A perching bird is able to rapidly decelerate while maintaining lift and control, but the underlying aerodynamic mechanism is poorly understood. In this work we perform a study on a simultaneously decelerating and pitching aerofoil section to increase our understanding of the unsteady aerodynamics of perching. We first explore the problem analytically, developing expressions for the added-mass and circulatory forces arising from boundary-layer separation on a flat-plate aerofoil. Next, we study the model problem through a detailed series of experiments at
and two-dimensional simulations at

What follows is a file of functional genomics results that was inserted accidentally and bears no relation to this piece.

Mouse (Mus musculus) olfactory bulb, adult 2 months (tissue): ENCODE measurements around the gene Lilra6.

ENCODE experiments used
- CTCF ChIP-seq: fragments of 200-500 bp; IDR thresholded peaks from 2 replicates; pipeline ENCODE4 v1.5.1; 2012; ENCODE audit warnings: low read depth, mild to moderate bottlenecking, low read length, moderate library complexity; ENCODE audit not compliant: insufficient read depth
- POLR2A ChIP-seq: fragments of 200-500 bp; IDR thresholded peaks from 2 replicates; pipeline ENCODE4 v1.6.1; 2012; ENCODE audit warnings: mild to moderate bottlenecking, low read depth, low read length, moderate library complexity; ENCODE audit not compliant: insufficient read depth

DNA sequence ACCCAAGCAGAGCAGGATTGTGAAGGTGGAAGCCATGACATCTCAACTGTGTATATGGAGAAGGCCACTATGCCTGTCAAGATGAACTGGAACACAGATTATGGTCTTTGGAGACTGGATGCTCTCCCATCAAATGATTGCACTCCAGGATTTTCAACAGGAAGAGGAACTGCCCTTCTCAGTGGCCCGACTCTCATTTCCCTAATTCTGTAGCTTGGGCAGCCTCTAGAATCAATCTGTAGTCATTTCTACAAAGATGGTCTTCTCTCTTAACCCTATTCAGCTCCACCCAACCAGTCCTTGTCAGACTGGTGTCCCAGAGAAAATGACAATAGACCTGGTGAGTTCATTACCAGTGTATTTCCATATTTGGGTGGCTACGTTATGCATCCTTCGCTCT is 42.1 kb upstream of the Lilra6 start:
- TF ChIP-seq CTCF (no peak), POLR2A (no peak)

. Simulated vorticity fields agree with particle image velocimetry measurements, showing the same wake features and vorticity magnitudes. Peak lift and drag forces during rapid perching are measured to be more than 10 times the quasi-steady values. The majority of these forces can be attributed to added-mass energy transfer between the fluid and aerofoil, and to energy lost to the fluid by flow separation at the leading and trailing edges. Thus, despite the large angles of attack and decreasing flow velocity, this simple pitch-up manoeuvre provides a means through which a perching bird can maintain high lift and drag simultaneously while slowing to a controlled stop.